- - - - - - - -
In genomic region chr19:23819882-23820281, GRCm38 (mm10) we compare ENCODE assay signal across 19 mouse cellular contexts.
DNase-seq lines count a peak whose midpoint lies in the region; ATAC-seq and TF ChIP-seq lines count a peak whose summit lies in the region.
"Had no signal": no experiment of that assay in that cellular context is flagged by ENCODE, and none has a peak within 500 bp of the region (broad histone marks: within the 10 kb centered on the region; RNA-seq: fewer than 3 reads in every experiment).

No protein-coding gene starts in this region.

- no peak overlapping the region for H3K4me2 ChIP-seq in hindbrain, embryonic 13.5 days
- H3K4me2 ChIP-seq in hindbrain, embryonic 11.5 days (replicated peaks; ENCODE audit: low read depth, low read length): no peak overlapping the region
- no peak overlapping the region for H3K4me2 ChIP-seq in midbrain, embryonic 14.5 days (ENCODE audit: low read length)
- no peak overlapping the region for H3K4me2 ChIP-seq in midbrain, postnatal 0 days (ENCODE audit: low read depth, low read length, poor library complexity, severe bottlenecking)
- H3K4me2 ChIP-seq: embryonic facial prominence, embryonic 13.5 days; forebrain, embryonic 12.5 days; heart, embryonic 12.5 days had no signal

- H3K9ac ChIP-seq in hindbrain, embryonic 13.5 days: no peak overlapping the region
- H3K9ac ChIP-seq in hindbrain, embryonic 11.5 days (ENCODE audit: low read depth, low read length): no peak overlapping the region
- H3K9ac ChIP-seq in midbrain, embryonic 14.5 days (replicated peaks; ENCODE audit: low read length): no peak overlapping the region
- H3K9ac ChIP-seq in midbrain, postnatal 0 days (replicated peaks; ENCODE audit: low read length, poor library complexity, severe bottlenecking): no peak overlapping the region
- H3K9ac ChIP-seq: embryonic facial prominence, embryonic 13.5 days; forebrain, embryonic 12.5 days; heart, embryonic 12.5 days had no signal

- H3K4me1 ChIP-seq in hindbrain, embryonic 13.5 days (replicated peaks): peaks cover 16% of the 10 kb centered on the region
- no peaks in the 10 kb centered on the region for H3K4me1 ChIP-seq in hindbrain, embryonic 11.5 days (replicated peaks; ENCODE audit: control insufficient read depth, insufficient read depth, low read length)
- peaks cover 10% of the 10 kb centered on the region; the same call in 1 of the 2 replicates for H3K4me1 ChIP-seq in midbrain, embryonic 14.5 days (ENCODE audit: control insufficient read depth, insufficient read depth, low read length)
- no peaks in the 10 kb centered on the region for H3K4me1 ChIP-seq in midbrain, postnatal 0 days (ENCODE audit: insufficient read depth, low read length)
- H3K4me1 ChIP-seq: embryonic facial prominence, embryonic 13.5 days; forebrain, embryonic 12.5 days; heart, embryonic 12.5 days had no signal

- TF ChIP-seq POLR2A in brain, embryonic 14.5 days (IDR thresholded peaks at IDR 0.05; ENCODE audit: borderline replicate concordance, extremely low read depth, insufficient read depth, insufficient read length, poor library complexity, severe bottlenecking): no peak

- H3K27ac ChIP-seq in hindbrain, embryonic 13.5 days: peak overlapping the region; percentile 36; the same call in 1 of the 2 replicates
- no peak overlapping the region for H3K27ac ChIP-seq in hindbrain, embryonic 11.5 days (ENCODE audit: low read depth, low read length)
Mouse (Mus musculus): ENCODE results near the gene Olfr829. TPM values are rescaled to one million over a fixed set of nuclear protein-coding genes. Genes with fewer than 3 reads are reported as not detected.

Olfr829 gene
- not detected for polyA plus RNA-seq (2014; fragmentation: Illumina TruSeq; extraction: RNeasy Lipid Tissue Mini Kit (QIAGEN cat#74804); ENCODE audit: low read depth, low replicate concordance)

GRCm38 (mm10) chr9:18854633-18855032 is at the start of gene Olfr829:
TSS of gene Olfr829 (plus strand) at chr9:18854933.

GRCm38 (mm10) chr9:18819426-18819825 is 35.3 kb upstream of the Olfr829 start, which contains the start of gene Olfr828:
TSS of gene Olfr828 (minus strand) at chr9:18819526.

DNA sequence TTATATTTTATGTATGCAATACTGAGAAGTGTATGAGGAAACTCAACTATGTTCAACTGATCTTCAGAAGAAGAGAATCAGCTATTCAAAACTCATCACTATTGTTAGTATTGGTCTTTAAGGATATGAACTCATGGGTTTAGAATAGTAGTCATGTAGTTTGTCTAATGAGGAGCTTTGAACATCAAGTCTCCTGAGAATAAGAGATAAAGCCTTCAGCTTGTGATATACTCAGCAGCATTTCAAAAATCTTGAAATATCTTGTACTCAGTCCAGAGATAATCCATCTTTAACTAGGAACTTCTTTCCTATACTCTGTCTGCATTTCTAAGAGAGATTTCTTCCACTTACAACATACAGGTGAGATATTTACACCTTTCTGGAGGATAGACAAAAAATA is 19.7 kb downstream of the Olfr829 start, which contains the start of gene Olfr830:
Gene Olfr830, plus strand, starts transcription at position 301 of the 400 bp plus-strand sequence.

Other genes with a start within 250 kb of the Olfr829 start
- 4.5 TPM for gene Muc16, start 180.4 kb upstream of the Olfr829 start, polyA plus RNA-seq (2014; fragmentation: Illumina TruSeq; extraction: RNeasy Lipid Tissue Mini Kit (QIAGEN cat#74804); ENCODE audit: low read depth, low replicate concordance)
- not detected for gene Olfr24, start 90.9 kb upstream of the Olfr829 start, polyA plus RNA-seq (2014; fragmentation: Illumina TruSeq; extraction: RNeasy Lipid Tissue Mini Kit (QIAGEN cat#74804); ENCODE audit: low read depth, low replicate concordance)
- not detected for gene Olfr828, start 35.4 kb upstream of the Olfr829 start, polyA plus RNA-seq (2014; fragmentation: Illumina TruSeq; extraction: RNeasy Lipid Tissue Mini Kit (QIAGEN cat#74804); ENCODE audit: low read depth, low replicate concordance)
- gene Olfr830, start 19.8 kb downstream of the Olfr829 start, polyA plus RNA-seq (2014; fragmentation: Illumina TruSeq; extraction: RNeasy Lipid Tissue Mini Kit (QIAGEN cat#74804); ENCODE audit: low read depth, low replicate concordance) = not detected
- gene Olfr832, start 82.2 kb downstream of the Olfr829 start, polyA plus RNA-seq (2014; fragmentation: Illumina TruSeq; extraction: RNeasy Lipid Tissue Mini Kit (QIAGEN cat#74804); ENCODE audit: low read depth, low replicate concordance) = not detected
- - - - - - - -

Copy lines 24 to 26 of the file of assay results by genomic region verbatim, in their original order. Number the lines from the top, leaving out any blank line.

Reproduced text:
Olfr829 gene
- not detected for polyA plus RNA-seq (2014; fragmentation: Illumina TruSeq; extraction: RNeasy Lipid Tissue Mini Kit (QIAGEN cat#74804); ENCODE audit: low read depth, low replicate concordance)

GRCm38 (mm10) chr9:18854633-18855032 is at the start of gene Olfr829: